Cookies on this website
We use cookies to ensure that we give you the best experience on our website. If you click 'Continue' we'll assume that you are happy to receive all cookies and you won't see this message again. Click 'Find out more' for information on how to change your cookie settings.

People are alarmingly susceptible to manipulations that change both their expectations and experience of the value of goods. Recent studies in behavioral economics suggest such variability reflects more than mere caprice. People commonly judge options and prices in relative terms, rather than absolutely, and display strong sensitivity to exemplar and price anchors. We propose that these findings elucidate important principles about reward processing in the brain. In particular, relative valuation may be a natural consequence of adaptive coding of neuronal firing to optimise sensitivity across large ranges of value. Furthermore, the initial apparent arbitrariness of value may reflect the brains' attempts to optimally integrate diverse sources of value-relevant information in the face of perceived uncertainty. Recent findings in neuroscience support both accounts, and implicate regions in the orbitofrontal cortex, striatum, and ventromedial prefrontal cortex in the construction of value.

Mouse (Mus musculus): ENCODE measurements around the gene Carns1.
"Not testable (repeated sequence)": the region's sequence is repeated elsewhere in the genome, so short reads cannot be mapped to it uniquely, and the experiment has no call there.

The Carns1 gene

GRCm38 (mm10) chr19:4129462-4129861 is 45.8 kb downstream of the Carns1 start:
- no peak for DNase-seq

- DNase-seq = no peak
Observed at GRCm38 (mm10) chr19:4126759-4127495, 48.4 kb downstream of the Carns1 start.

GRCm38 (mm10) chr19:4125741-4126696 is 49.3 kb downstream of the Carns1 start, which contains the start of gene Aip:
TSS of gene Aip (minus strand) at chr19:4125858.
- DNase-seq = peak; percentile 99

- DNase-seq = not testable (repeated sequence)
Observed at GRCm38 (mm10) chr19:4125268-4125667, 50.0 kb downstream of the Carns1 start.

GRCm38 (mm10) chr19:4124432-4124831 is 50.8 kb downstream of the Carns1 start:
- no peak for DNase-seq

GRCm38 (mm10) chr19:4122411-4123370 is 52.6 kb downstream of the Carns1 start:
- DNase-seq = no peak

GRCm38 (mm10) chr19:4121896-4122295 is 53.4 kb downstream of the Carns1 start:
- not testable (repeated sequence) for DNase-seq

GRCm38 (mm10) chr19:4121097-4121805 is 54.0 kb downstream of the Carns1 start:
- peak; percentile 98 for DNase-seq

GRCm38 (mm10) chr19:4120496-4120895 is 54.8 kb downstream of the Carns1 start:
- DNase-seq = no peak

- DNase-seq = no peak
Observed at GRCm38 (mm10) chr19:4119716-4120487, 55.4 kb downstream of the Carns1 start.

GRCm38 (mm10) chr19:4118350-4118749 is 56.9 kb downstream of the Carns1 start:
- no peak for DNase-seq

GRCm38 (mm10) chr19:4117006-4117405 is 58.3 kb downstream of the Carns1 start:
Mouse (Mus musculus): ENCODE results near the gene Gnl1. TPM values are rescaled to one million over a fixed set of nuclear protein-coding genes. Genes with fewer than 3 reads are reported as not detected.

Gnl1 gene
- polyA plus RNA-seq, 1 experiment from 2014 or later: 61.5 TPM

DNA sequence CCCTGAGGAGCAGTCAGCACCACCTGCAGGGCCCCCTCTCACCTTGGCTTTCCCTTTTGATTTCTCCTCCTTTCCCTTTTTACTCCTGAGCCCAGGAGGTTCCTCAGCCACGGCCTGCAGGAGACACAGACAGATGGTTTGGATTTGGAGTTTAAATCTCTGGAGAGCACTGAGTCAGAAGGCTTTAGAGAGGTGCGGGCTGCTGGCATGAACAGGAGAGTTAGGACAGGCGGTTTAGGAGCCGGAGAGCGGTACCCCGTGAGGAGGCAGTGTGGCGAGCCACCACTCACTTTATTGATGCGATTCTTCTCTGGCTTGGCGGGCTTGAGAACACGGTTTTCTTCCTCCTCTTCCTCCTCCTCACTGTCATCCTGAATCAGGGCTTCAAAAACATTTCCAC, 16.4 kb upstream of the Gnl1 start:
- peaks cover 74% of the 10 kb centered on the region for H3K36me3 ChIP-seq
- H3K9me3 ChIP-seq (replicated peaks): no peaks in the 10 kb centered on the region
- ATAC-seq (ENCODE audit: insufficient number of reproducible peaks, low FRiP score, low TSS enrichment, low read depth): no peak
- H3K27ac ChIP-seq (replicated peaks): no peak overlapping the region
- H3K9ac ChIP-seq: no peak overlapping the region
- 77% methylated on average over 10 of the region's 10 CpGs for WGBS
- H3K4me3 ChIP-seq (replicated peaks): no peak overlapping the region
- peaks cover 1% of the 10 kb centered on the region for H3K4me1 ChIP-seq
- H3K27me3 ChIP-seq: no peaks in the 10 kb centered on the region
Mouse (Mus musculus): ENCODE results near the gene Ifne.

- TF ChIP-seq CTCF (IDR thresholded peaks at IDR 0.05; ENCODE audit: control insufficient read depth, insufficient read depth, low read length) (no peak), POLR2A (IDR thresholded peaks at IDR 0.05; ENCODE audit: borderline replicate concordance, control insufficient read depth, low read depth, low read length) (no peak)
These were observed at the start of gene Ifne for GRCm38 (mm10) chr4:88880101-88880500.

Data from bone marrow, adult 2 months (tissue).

Original publication

DOI

10.1016/j.conb.2008.07.010

Type

Journal article

Journal

Curr Opin Neurobiol

Publication Date

04/2008

Volume

18

Pages

173 - 178

Keywords

Brain, Cerebral Cortex, Cognition, Form Perception, Humans, Judgment, Neostriatum, Neurons, Reward, Value of Life